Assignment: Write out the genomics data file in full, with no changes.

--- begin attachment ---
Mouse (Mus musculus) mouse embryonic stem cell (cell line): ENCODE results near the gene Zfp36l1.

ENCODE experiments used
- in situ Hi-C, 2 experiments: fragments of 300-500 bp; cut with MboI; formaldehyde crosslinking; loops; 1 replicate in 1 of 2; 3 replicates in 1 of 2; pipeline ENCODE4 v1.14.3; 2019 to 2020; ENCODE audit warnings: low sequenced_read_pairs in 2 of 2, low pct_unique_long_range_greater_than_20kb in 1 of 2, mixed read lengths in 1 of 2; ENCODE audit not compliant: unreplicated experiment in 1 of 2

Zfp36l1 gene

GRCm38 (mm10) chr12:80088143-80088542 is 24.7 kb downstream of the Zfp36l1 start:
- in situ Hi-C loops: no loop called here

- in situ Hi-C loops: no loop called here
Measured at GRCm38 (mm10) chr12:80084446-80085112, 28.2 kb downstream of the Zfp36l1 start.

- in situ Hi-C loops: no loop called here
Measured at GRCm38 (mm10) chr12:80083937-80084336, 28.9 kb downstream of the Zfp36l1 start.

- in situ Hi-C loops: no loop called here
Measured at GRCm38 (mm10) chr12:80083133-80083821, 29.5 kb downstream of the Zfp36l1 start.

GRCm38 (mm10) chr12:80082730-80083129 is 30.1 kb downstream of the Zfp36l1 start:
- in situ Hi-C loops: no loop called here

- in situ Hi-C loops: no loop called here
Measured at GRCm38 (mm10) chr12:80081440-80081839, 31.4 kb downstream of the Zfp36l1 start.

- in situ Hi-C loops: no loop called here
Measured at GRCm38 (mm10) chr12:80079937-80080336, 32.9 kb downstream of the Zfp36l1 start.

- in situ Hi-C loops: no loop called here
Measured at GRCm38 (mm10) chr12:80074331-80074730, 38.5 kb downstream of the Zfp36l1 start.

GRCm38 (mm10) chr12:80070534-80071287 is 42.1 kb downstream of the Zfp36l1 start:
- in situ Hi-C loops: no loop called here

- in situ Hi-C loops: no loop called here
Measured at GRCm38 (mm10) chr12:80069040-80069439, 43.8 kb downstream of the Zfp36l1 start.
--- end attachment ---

Mouse (Mus musculus) mouse embryonic stem cell (cell line): ENCODE results near the gene Zfp36l1.

ENCODE experiments used
- in situ Hi-C, 2 experiments: fragments of 300-500 bp; cut with MboI; formaldehyde crosslinking; loops; 1 replicate in 1 of 2; 3 replicates in 1 of 2; pipeline ENCODE4 v1.14.3; 2019 to 2020; ENCODE audit warnings: low sequenced_read_pairs in 2 of 2, low pct_unique_long_range_greater_than_20kb in 1 of 2, mixed read lengths in 1 of 2; ENCODE audit not compliant: unreplicated experiment in 1 of 2

Zfp36l1 gene

GRCm38 (mm10) chr12:80088143-80088542 is 24.7 kb downstream of the Zfp36l1 start:
- in situ Hi-C loops: no loop called here

- in situ Hi-C loops: no loop called here
Measured at GRCm38 (mm10) chr12:80084446-80085112, 28.2 kb downstream of the Zfp36l1 start.

- in situ Hi-C loops: no loop called here
Measured at GRCm38 (mm10) chr12:80083937-80084336, 28.9 kb downstream of the Zfp36l1 start.

- in situ Hi-C loops: no loop called here
Measured at GRCm38 (mm10) chr12:80083133-80083821, 29.5 kb downstream of the Zfp36l1 start.

GRCm38 (mm10) chr12:80082730-80083129 is 30.1 kb downstream of the Zfp36l1 start:
- in situ Hi-C loops: no loop called here

- in situ Hi-C loops: no loop called here
Measured at GRCm38 (mm10) chr12:80081440-80081839, 31.4 kb downstream of the Zfp36l1 start.

- in situ Hi-C loops: no loop called here
Measured at GRCm38 (mm10) chr12:80079937-80080336, 32.9 kb downstream of the Zfp36l1 start.

- in situ Hi-C loops: no loop called here
Measured at GRCm38 (mm10) chr12:80074331-80074730, 38.5 kb downstream of the Zfp36l1 start.

GRCm38 (mm10) chr12:80070534-80071287 is 42.1 kb downstream of the Zfp36l1 start:
- in situ Hi-C loops: no loop called here

- in situ Hi-C loops: no loop called here
Measured at GRCm38 (mm10) chr12:80069040-80069439, 43.8 kb downstream of the Zfp36l1 start.